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How to resuscitate retail through design

Aug 6, 2018

As retail occupancy rates in Singapore plunge to the lowest in 10 years, it is easy to conclude that “physical retail is dead”. But Mark Wee, the Executive Director of the DesignSingapore Council (Dsg), disagrees.

Speaking recently at an industry seminar jointly organised by the Retail Centre of Excellence and Dsg, he highlighted a growing realisation that it is boring retail that is at risk of going extinct.

“Today the world is our shopping mall, the phone is our shop front and the brands that we remember are the ones that make us feel good,” he said, addressing some 80 retailers in the audience.

According to customer intelligence consulting firm Walker, customer experience will overtake price and product as the key brand differentiator for customers by 2020. Today, the retailers doing well are those that offer a customer experience that meets or exceeds customer expectations, said Mark, who was himself an experience designer before taking over the helm at the Council in 2018.

Barren Mall 

Take Muji, IKEA and Decathlon for example. All three have very intentionally designed immersive in-store experiences that leave an emotional imprint on customers. Going further, Muji has even opened two hotels in China, where guests literally live and breathe the Muji way. From the hotel room’s furnishings to its café and bookstore design, guests are immersed in the Japanese brand’s signature “zen” experience.

Mark also shared how the Alibaba Group has changed retail experience in China with its chain of Hema (Chinese for hippo) markets. Based on a hyper-local model, each Hema store serves customers within a 3-km radius. All transactions are done on a mobile app whether shopping online or at the physical store. Data is logged and machine algorithms work to deliver orders fresh or cooked within 30 minutes. As a result, the stores’ sales per unit area are three to five times that of other supermarkets, according to this report.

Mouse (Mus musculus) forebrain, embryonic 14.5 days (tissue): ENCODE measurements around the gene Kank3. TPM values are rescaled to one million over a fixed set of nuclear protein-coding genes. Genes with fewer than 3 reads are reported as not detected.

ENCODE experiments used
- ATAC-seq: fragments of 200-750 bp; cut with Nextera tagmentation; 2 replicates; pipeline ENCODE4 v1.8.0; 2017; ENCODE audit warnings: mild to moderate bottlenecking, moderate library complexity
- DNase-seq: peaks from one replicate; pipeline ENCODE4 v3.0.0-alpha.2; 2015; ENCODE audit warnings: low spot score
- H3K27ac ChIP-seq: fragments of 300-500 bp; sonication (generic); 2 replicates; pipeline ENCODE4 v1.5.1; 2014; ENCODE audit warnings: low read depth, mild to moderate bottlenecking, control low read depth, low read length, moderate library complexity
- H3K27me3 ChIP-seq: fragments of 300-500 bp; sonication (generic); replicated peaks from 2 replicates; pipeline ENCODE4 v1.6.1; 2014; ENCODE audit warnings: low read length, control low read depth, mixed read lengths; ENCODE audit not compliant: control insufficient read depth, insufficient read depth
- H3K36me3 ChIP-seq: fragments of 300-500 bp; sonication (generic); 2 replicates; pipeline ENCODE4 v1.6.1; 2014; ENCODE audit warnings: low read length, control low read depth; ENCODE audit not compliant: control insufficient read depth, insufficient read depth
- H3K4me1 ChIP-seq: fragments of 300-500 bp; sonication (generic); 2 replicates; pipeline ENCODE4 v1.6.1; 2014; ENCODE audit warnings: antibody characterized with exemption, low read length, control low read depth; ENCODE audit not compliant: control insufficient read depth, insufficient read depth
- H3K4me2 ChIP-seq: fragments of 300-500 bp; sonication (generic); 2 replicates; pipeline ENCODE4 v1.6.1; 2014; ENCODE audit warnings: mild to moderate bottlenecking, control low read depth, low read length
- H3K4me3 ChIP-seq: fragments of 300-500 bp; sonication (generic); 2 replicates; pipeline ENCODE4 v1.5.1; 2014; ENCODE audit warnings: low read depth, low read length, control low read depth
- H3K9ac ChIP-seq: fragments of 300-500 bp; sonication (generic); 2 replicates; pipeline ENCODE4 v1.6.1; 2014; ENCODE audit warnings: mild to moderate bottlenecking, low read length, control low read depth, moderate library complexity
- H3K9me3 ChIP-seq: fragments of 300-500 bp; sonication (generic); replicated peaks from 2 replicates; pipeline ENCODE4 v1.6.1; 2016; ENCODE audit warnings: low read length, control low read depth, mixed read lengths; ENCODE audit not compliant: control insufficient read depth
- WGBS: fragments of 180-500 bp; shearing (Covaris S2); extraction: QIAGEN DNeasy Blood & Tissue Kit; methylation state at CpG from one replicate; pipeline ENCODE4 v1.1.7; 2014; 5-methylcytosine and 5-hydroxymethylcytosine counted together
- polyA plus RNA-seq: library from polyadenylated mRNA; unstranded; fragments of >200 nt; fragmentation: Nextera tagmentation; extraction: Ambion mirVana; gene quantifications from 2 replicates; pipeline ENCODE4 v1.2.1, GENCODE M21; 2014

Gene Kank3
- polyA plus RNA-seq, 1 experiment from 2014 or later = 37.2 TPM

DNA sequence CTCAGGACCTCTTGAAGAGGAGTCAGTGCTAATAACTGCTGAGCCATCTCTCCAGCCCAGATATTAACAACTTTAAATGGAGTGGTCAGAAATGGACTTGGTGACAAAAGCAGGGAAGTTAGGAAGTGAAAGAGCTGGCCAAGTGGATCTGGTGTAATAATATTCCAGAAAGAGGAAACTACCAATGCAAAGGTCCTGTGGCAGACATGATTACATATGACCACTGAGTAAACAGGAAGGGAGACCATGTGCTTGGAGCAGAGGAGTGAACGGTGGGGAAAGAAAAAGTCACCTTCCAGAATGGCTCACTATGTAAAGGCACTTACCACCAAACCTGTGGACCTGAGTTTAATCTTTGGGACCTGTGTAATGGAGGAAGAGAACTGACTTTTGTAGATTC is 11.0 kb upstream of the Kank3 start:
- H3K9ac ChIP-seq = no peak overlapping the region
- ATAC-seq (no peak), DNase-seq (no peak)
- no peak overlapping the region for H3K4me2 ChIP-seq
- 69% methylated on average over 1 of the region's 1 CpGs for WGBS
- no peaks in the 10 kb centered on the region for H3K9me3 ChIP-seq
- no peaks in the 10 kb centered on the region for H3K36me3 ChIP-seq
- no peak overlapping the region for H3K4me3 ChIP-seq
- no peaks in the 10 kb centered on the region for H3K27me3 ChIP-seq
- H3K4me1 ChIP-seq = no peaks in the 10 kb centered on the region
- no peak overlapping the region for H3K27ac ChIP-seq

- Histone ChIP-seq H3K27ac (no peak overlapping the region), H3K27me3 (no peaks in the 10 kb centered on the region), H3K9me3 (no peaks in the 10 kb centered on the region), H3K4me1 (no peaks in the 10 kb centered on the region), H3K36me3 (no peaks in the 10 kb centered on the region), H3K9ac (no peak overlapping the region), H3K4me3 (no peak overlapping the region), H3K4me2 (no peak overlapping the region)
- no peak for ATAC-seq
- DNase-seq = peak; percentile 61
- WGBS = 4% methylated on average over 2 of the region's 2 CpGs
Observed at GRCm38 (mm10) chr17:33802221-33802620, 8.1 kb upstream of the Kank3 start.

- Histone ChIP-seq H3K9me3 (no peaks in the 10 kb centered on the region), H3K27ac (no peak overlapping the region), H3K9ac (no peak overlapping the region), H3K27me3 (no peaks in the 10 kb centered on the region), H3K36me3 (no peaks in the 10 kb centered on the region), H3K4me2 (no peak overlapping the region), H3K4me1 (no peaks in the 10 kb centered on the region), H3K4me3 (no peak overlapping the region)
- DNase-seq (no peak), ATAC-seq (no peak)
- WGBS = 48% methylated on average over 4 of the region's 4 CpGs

The race for the best experience is helping the relatively new fields of service and experience design gain new fans among organisations that don’t sell “design” as a product.

Grocers, hospitals, restaurants and banks are hiring experience designers. Some go further by placing design at the centre of their work i.e. having formal design processes for marketing, product and customer experience, and using design to shape strategies. 

This goes beyond the traditional view of design as a “styling” tool – to make something look good. Instead, design is now used as a strategic tool to solve problems and create innovative solutions.

Research shows that such design-led companies attain more satisfied and loyal customers, competitive advantages, and greater market share than companies with a less mature design approach.

'Today the world is our shopping mall, the phone is our shop front and the brands we remember are the ones that make us feel good'

But design innovation needs the buy-in from C-suite executives as their endorsements will empower their employees to transform through design, stressed Mark.

This is why the Design 2025 Masterplan has clear thrusts to embed design into the national psyche, which include targeted outreach and thought leadership platforms like Brainstorm Design and the RCOE seminar to raise awareness, and pique interest in design adoption.

The Council also helps those organisations who are ready for design adoption to re-invent their business model and secure new market segments by linking them up with suitable partners as they embark on their design journey.

Author Maya Angelou once said, “I've learned that people will forget what you said, people will forget what you did, but people will never forget how you made them feel.”

As Singapore brands experience great disruption, it is opportune to redesign themselves as memorable experiences that we cannot easily forget.